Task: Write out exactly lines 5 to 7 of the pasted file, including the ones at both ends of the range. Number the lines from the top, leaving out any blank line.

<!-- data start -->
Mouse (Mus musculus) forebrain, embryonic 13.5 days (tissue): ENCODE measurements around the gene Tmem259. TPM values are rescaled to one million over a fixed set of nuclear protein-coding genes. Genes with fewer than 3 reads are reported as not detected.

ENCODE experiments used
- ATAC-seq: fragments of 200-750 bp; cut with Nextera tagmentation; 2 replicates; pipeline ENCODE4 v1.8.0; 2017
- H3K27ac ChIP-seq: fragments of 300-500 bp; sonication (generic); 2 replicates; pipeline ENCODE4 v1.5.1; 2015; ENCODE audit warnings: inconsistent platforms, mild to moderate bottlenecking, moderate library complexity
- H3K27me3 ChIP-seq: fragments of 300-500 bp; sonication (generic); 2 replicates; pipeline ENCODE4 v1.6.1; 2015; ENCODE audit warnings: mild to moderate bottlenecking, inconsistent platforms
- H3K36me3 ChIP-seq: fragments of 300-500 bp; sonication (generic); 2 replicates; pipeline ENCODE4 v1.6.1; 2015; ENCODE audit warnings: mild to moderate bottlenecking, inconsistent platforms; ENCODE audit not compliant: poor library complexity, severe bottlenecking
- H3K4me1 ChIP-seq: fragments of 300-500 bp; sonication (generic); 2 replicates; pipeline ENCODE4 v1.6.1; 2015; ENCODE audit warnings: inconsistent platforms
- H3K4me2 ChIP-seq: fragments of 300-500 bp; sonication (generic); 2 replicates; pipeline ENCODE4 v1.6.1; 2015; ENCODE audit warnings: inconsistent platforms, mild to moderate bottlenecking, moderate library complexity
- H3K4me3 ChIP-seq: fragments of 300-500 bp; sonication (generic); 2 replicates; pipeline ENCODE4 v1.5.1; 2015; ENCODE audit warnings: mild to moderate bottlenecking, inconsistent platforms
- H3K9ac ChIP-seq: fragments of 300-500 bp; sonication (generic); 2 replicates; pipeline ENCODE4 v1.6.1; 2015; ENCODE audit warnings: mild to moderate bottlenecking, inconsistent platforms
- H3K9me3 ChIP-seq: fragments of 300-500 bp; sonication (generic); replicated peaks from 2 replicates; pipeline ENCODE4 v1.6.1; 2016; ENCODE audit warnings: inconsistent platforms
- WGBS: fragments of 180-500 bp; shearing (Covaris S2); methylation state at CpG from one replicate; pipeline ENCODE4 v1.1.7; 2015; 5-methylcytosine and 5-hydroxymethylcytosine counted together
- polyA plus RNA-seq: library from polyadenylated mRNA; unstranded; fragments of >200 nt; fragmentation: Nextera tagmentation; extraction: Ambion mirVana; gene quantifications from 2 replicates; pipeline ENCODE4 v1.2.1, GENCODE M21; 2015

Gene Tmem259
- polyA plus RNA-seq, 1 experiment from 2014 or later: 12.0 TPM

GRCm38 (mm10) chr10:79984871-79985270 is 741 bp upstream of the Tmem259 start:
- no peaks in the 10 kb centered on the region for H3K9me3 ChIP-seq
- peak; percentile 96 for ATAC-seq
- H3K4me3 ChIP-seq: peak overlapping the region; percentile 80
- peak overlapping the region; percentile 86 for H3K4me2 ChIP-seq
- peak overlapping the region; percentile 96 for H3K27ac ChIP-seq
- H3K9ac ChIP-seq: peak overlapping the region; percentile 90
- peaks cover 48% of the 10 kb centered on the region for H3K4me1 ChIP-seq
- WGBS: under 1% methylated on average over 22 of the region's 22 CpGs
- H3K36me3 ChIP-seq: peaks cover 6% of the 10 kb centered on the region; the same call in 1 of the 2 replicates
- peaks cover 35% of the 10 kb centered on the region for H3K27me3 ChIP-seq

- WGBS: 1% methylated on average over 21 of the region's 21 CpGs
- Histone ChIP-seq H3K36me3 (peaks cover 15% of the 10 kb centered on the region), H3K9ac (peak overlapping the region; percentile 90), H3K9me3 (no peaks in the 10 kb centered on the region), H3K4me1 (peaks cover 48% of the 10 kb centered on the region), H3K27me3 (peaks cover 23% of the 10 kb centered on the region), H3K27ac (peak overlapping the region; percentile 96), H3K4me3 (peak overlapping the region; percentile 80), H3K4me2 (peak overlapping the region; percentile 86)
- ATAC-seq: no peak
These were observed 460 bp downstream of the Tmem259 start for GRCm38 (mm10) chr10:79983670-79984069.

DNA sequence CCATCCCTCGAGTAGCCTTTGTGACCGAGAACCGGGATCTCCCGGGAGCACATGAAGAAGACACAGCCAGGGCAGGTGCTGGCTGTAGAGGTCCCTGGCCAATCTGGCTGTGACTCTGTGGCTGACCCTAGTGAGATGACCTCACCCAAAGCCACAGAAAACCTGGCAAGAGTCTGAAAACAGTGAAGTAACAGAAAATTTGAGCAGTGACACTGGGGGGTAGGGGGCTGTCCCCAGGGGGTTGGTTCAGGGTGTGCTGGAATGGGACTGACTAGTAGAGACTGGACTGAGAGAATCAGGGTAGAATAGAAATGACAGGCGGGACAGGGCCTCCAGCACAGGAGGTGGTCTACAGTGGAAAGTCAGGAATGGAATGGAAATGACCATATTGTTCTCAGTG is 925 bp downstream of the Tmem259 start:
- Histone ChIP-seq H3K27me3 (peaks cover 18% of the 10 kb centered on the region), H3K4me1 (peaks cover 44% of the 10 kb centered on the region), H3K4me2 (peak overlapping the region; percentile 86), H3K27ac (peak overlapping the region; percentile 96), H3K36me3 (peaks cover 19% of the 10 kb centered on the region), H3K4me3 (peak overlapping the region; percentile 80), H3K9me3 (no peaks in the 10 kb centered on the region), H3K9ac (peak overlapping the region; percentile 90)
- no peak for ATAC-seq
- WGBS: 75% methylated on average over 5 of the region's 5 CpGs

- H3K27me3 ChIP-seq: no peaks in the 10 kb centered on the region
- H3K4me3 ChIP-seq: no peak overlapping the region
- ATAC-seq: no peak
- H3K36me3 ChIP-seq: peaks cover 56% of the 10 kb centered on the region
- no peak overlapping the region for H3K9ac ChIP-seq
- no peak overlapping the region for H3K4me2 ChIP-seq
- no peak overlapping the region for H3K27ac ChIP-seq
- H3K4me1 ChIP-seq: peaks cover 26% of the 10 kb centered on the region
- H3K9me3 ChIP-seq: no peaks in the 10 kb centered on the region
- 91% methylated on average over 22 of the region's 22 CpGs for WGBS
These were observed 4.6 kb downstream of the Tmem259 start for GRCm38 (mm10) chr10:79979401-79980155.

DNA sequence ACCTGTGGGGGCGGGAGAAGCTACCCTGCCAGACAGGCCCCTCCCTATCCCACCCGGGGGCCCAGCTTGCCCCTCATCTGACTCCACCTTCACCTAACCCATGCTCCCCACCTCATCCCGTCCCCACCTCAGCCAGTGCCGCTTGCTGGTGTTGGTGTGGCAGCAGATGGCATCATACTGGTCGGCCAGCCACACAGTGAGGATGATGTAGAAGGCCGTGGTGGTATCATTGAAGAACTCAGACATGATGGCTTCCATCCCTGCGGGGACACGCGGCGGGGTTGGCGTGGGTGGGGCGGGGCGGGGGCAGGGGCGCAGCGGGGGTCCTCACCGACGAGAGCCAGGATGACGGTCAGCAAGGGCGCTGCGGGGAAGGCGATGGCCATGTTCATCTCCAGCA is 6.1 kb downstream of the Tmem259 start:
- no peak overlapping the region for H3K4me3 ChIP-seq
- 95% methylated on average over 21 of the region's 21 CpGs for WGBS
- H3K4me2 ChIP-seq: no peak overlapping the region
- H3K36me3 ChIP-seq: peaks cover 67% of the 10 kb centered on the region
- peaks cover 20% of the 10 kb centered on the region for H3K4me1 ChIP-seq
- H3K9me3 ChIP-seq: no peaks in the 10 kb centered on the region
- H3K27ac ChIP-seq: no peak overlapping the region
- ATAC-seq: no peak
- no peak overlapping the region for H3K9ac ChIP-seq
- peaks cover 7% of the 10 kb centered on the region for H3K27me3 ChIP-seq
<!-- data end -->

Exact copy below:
- H3K27me3 ChIP-seq: fragments of 300-500 bp; sonication (generic); 2 replicates; pipeline ENCODE4 v1.6.1; 2015; ENCODE audit warnings: mild to moderate bottlenecking, inconsistent platforms
- H3K36me3 ChIP-seq: fragments of 300-500 bp; sonication (generic); 2 replicates; pipeline ENCODE4 v1.6.1; 2015; ENCODE audit warnings: mild to moderate bottlenecking, inconsistent platforms; ENCODE audit not compliant: poor library complexity, severe bottlenecking
- H3K4me1 ChIP-seq: fragments of 300-500 bp; sonication (generic); 2 replicates; pipeline ENCODE4 v1.6.1; 2015; ENCODE audit warnings: inconsistent platforms